The afternoon session at the PROMAX&BDA 2004 comprised of four presentations. Jill Lindeman, Sr Account Director, BBC Broadcast kicked off the session. The subject she handled was: ‘Has the 30-sec spot had its days?’ John Ridgway and Jon Griffin followed her with a presentation on ‘Branding Broadcast Genres’.
Media evolution demands new ways of communication: Jill Lindeman
Lindeman began the session with the need to look into new ways of communication. She presented her point substantiated in a three pointer – compression, connectivity and control. She explained, “By compression, I mean information overload and explosion in the new forms of media. The audience is bombarded with too many messages from too many forms of media and the result is frustration, which leads to audience switch off.”
Connectivity implied that television was no longer a high-reach medium to get to the audience. Today new mediums like broadband and various initiatives in the digital space have filled the scene, giving the audience many more options. And, the audience is comfortable with the options too.
This led to the point of control: “We are no longer in control of communication, if we ever were. Today the audience is in complete control.”
She took the discussion forward to audience response. Living room habits, according to her, indicate that viewers are hardwired, they are comfortable sampling different channels and they understand the grammar of television well. Segregating the kinds of audience today, she further explained that the viewers today are the ones who keep appointments, the considered surfers and the young upcoming generation of television viewers, the super surfers.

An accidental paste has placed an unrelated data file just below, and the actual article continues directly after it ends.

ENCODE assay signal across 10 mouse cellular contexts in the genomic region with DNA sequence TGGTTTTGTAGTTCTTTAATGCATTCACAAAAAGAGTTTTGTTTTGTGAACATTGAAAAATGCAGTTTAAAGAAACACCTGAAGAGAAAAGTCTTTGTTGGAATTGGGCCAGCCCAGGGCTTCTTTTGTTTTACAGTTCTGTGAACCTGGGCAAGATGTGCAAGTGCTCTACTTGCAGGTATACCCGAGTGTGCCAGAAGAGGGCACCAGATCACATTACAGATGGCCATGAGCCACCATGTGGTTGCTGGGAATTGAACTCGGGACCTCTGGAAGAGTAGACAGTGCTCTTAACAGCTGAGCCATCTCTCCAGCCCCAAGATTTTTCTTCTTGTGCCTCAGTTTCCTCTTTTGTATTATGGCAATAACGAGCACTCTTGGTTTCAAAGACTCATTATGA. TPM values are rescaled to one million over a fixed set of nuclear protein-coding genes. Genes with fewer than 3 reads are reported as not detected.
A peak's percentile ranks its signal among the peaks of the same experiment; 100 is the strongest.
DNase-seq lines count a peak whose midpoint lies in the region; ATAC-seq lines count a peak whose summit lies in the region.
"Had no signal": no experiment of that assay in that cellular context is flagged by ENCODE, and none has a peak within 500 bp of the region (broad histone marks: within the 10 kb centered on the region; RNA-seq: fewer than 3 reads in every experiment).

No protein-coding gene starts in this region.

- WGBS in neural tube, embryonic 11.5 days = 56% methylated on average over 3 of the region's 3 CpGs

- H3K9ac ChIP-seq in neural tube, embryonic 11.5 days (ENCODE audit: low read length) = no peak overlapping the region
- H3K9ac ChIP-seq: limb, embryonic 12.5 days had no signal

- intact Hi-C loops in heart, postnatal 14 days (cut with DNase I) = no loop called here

In all, she established that the need was to look at different forms of communication where messages were innovatively but subtly sent across to the viewers, not just in a manner that will register with him but in a manner that can be used again and again.
With this she spoke of sponsorships, product placement, advertiser funded programming and new ways of advertising like interstitials and interactive advertising.
She left the audience saying, “Old habits die hard, so the 30-second ad days are still here but technologies like PVR are going to be too big too soon and that is what we have to think about.”
Station IDs give the channel an identity: Ridgway and Griffin
Ridgway and Griffin shared with the audience what they do best: give the channel an image. Sharing the different ways of treating different genres, the duo took the audience through the nitty-gritty of various genres and the factors that play a role in each.
Explaining in general, Griffin said, “It is always important to have two plans of action. Push the one you believe in and just in case, have the back-up ready.”
They explained that in sports, the important aspects to look at where lies the essence of the sport and bring out factors like sound, the action and the images that would match with the sport.
News branding too had some similarities to sports. Credibility, clarity of information, brand positioning and brand relationships to most channels were important along with expandability in the broadcast medium.
Explaining more on logo development, look development and the factors that play a major role here, they spoke more on multi-format branding. “It is important to also see how the brand will be adapted across various media and platform.”
They explained that the logo has to be such that it comfortably fit in print, interactive and broadcast medium. The various genres that cover here are talk shows, sitcoms, dramas, magazines, game shows and specials and award shows amongst others. “Each have to be treated differently,” Ridgway concluded.